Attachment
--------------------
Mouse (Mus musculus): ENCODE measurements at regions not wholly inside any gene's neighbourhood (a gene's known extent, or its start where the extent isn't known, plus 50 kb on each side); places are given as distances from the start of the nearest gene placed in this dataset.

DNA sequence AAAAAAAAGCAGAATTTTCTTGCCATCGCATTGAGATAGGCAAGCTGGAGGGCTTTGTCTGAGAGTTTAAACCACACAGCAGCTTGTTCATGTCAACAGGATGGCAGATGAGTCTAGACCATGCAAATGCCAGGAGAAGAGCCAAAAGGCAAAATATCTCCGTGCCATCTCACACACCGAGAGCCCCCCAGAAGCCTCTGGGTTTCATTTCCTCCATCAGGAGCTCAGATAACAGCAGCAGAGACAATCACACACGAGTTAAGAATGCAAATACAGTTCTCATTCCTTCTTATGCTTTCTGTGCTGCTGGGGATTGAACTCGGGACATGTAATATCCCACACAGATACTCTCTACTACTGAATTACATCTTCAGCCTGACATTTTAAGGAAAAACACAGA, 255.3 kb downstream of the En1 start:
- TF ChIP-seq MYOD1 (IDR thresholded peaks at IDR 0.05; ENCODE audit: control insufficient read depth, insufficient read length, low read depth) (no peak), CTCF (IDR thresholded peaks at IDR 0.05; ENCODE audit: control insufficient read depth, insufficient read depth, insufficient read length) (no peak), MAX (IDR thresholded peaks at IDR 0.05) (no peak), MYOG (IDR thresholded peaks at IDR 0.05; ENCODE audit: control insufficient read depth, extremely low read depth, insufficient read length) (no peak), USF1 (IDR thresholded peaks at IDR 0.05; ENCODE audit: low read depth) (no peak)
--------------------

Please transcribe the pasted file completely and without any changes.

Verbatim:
Mouse (Mus musculus): ENCODE measurements at regions not wholly inside any gene's neighbourhood (a gene's known extent, or its start where the extent isn't known, plus 50 kb on each side); places are given as distances from the start of the nearest gene placed in this dataset.

DNA sequence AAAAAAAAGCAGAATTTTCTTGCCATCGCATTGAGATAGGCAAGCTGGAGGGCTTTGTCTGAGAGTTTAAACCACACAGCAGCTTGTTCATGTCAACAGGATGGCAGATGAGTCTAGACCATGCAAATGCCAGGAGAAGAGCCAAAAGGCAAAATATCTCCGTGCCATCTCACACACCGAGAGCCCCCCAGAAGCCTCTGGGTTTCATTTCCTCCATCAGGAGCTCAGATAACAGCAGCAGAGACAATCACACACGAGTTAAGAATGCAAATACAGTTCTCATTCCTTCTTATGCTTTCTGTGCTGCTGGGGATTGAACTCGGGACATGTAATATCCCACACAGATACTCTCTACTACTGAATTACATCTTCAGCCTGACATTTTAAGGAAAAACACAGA, 255.3 kb downstream of the En1 start:
- TF ChIP-seq MYOD1 (IDR thresholded peaks at IDR 0.05; ENCODE audit: control insufficient read depth, insufficient read length, low read depth) (no peak), CTCF (IDR thresholded peaks at IDR 0.05; ENCODE audit: control insufficient read depth, insufficient read depth, insufficient read length) (no peak), MAX (IDR thresholded peaks at IDR 0.05) (no peak), MYOG (IDR thresholded peaks at IDR 0.05; ENCODE audit: control insufficient read depth, extremely low read depth, insufficient read length) (no peak), USF1 (IDR thresholded peaks at IDR 0.05; ENCODE audit: low read depth) (no peak)